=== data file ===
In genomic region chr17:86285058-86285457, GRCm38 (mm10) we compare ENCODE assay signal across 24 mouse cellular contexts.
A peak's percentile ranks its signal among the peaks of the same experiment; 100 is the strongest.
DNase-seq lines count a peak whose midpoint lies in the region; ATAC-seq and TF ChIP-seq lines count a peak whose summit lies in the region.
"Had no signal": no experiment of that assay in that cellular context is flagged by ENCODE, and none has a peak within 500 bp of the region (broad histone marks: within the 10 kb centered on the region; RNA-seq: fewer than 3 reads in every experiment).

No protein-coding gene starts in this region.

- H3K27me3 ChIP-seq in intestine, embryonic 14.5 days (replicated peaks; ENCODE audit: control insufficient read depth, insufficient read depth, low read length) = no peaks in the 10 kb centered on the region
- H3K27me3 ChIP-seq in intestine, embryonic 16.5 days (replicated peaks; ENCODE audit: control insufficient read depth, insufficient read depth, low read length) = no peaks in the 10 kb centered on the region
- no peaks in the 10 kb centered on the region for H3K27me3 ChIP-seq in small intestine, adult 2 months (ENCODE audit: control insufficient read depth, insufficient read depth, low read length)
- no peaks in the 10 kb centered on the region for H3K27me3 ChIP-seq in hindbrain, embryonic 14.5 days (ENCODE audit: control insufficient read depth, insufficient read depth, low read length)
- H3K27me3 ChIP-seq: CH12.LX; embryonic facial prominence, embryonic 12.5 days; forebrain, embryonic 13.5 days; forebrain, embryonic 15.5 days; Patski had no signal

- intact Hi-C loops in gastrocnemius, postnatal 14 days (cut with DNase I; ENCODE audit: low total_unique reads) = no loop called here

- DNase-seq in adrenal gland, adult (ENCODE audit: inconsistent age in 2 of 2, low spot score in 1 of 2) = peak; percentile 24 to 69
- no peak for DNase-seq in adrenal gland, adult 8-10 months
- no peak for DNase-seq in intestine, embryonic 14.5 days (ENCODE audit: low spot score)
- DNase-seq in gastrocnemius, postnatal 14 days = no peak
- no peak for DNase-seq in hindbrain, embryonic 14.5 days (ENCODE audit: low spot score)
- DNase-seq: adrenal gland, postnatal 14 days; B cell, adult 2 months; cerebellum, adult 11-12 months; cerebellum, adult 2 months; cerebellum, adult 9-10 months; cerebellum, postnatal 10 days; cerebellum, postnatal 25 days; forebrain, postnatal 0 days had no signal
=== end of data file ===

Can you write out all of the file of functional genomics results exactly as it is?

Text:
In genomic region chr17:86285058-86285457, GRCm38 (mm10) we compare ENCODE assay signal across 24 mouse cellular contexts.
A peak's percentile ranks its signal among the peaks of the same experiment; 100 is the strongest.
DNase-seq lines count a peak whose midpoint lies in the region; ATAC-seq and TF ChIP-seq lines count a peak whose summit lies in the region.
"Had no signal": no experiment of that assay in that cellular context is flagged by ENCODE, and none has a peak within 500 bp of the region (broad histone marks: within the 10 kb centered on the region; RNA-seq: fewer than 3 reads in every experiment).

No protein-coding gene starts in this region.

- H3K27me3 ChIP-seq in intestine, embryonic 14.5 days (replicated peaks; ENCODE audit: control insufficient read depth, insufficient read depth, low read length) = no peaks in the 10 kb centered on the region
- H3K27me3 ChIP-seq in intestine, embryonic 16.5 days (replicated peaks; ENCODE audit: control insufficient read depth, insufficient read depth, low read length) = no peaks in the 10 kb centered on the region
- no peaks in the 10 kb centered on the region for H3K27me3 ChIP-seq in small intestine, adult 2 months (ENCODE audit: control insufficient read depth, insufficient read depth, low read length)
- no peaks in the 10 kb centered on the region for H3K27me3 ChIP-seq in hindbrain, embryonic 14.5 days (ENCODE audit: control insufficient read depth, insufficient read depth, low read length)
- H3K27me3 ChIP-seq: CH12.LX; embryonic facial prominence, embryonic 12.5 days; forebrain, embryonic 13.5 days; forebrain, embryonic 15.5 days; Patski had no signal

- intact Hi-C loops in gastrocnemius, postnatal 14 days (cut with DNase I; ENCODE audit: low total_unique reads) = no loop called here

- DNase-seq in adrenal gland, adult (ENCODE audit: inconsistent age in 2 of 2, low spot score in 1 of 2) = peak; percentile 24 to 69
- no peak for DNase-seq in adrenal gland, adult 8-10 months
- no peak for DNase-seq in intestine, embryonic 14.5 days (ENCODE audit: low spot score)
- DNase-seq in gastrocnemius, postnatal 14 days = no peak
- no peak for DNase-seq in hindbrain, embryonic 14.5 days (ENCODE audit: low spot score)
- DNase-seq: adrenal gland, postnatal 14 days; B cell, adult 2 months; cerebellum, adult 11-12 months; cerebellum, adult 2 months; cerebellum, adult 9-10 months; cerebellum, postnatal 10 days; cerebellum, postnatal 25 days; forebrain, postnatal 0 days had no signal